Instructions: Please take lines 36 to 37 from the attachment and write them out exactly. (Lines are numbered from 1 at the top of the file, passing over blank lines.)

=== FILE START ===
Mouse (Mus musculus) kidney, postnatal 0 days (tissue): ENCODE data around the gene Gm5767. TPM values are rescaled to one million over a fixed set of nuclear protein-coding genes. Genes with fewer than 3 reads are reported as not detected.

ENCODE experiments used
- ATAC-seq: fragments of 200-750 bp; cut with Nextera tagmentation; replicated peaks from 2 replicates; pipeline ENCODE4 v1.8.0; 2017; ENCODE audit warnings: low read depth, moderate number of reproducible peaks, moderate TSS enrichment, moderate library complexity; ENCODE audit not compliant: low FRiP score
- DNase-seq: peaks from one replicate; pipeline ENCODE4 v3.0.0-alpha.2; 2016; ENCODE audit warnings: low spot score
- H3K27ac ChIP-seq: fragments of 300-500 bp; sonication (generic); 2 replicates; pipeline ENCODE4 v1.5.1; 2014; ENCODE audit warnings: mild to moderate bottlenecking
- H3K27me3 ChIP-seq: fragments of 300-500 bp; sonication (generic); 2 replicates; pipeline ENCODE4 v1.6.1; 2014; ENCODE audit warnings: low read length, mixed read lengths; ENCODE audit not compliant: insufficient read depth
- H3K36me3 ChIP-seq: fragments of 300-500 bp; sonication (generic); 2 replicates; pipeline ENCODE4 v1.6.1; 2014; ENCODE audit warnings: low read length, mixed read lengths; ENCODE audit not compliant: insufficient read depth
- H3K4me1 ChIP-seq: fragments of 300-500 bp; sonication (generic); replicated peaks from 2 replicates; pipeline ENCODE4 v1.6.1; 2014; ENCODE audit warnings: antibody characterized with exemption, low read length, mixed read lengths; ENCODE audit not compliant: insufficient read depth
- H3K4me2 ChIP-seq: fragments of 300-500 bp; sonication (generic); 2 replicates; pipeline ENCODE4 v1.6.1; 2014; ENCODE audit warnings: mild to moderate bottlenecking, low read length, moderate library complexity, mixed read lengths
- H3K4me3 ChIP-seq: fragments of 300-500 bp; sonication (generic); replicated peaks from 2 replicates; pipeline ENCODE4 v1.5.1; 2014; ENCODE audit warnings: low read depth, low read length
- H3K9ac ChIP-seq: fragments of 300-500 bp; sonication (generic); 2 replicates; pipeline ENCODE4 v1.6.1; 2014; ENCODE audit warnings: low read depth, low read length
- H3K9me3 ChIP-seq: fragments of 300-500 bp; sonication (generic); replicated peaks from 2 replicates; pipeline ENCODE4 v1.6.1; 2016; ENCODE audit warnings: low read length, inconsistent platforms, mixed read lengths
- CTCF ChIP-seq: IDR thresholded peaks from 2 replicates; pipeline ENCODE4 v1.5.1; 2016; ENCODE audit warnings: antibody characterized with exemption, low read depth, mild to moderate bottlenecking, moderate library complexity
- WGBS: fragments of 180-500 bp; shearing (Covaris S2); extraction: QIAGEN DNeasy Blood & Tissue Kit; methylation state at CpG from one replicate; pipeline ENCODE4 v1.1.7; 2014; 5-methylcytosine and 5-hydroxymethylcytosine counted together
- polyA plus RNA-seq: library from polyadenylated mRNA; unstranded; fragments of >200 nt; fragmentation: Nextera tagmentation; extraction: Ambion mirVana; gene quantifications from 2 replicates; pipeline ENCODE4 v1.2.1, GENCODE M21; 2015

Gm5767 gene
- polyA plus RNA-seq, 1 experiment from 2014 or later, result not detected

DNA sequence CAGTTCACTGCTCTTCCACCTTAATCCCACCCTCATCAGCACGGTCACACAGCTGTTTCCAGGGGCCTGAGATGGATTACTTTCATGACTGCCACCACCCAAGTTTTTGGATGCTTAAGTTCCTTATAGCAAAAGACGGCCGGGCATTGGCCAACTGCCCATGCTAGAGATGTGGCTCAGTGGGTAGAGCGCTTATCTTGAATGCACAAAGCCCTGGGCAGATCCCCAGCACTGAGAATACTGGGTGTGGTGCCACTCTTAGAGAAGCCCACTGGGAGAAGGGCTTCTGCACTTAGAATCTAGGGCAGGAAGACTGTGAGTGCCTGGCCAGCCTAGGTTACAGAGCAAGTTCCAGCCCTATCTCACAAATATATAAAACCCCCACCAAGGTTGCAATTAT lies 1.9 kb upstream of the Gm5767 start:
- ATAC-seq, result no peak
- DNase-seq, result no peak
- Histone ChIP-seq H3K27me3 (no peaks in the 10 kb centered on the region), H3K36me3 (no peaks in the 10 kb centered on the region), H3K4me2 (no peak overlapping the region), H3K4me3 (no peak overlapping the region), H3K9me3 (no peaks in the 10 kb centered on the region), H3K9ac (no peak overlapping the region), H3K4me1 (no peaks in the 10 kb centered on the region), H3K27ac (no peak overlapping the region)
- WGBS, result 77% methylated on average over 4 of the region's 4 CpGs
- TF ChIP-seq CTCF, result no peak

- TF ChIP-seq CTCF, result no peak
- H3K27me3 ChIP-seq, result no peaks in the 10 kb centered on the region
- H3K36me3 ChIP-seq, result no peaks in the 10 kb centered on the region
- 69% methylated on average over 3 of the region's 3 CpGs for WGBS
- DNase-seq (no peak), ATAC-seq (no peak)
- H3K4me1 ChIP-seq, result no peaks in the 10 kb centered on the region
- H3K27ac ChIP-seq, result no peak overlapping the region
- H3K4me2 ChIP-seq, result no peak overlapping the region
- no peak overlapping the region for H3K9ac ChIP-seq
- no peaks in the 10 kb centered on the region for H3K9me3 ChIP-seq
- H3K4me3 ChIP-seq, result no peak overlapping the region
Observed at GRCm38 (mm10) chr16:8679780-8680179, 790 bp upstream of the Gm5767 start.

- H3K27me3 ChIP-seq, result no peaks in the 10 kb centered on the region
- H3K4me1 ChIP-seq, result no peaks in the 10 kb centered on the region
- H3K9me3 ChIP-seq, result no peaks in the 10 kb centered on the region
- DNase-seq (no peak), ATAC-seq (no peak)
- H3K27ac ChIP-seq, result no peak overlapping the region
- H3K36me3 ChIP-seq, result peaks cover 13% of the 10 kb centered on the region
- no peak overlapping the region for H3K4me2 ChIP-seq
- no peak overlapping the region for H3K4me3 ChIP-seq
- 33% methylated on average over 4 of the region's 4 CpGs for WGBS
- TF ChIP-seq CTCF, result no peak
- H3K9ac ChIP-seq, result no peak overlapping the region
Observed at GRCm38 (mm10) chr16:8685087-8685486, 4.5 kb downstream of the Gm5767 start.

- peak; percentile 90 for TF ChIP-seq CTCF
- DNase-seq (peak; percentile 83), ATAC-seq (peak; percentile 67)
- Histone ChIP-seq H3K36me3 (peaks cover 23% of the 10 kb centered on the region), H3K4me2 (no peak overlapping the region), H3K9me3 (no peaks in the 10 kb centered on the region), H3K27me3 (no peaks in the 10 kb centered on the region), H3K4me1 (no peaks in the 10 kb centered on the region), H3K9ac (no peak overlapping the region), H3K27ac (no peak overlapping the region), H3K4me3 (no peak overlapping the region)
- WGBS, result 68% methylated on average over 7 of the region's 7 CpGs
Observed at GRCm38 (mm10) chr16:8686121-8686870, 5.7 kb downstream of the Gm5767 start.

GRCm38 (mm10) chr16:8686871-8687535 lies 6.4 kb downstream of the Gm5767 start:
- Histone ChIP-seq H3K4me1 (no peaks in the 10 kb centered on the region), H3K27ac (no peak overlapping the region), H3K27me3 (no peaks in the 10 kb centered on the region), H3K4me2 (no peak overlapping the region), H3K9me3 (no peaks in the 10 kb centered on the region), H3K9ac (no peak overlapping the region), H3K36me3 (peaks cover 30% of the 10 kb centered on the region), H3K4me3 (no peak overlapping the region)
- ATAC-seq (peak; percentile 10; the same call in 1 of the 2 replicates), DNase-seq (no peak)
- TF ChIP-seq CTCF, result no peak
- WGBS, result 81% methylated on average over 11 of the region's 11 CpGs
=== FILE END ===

- H3K27me3 ChIP-seq, result no peaks in the 10 kb centered on the region
- H3K4me1 ChIP-seq, result no peaks in the 10 kb centered on the region